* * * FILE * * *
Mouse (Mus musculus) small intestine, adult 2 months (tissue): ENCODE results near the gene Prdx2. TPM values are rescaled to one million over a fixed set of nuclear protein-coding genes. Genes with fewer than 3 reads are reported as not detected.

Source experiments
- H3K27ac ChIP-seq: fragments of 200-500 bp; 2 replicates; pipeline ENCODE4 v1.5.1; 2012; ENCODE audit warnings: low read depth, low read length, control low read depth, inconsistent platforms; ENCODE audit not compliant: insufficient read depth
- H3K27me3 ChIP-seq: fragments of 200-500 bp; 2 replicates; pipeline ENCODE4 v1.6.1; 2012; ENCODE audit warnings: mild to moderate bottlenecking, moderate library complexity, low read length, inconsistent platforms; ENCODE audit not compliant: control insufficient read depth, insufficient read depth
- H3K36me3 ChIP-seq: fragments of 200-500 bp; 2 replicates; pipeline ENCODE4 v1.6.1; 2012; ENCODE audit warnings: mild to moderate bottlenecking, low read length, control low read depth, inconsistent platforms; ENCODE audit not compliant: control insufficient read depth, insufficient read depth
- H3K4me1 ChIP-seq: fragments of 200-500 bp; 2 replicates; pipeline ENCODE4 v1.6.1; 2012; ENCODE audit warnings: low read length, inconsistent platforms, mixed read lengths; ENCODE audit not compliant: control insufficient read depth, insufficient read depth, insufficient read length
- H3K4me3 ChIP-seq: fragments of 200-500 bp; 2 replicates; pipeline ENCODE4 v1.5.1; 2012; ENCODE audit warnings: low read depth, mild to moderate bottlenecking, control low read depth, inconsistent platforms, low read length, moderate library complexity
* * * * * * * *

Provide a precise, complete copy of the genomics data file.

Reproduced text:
Mouse (Mus musculus) small intestine, adult 2 months (tissue): ENCODE results near the gene Prdx2. TPM values are rescaled to one million over a fixed set of nuclear protein-coding genes. Genes with fewer than 3 reads are reported as not detected.

Source experiments
- H3K27ac ChIP-seq: fragments of 200-500 bp; 2 replicates; pipeline ENCODE4 v1.5.1; 2012; ENCODE audit warnings: low read depth, low read length, control low read depth, inconsistent platforms; ENCODE audit not compliant: insufficient read depth
- H3K27me3 ChIP-seq: fragments of 200-500 bp; 2 replicates; pipeline ENCODE4 v1.6.1; 2012; ENCODE audit warnings: mild to moderate bottlenecking, moderate library complexity, low read length, inconsistent platforms; ENCODE audit not compliant: control insufficient read depth, insufficient read depth
- H3K36me3 ChIP-seq: fragments of 200-500 bp; 2 replicates; pipeline ENCODE4 v1.6.1; 2012; ENCODE audit warnings: mild to moderate bottlenecking, low read length, control low read depth, inconsistent platforms; ENCODE audit not compliant: control insufficient read depth, insufficient read depth
- H3K4me1 ChIP-seq: fragments of 200-500 bp; 2 replicates; pipeline ENCODE4 v1.6.1; 2012; ENCODE audit warnings: low read length, inconsistent platforms, mixed read lengths; ENCODE audit not compliant: control insufficient read depth, insufficient read depth, insufficient read length
- H3K4me3 ChIP-seq: fragments of 200-500 bp; 2 replicates; pipeline ENCODE4 v1.5.1; 2012; ENCODE audit warnings: low read depth, mild to moderate bottlenecking, control low read depth, inconsistent platforms, low read length, moderate library complexity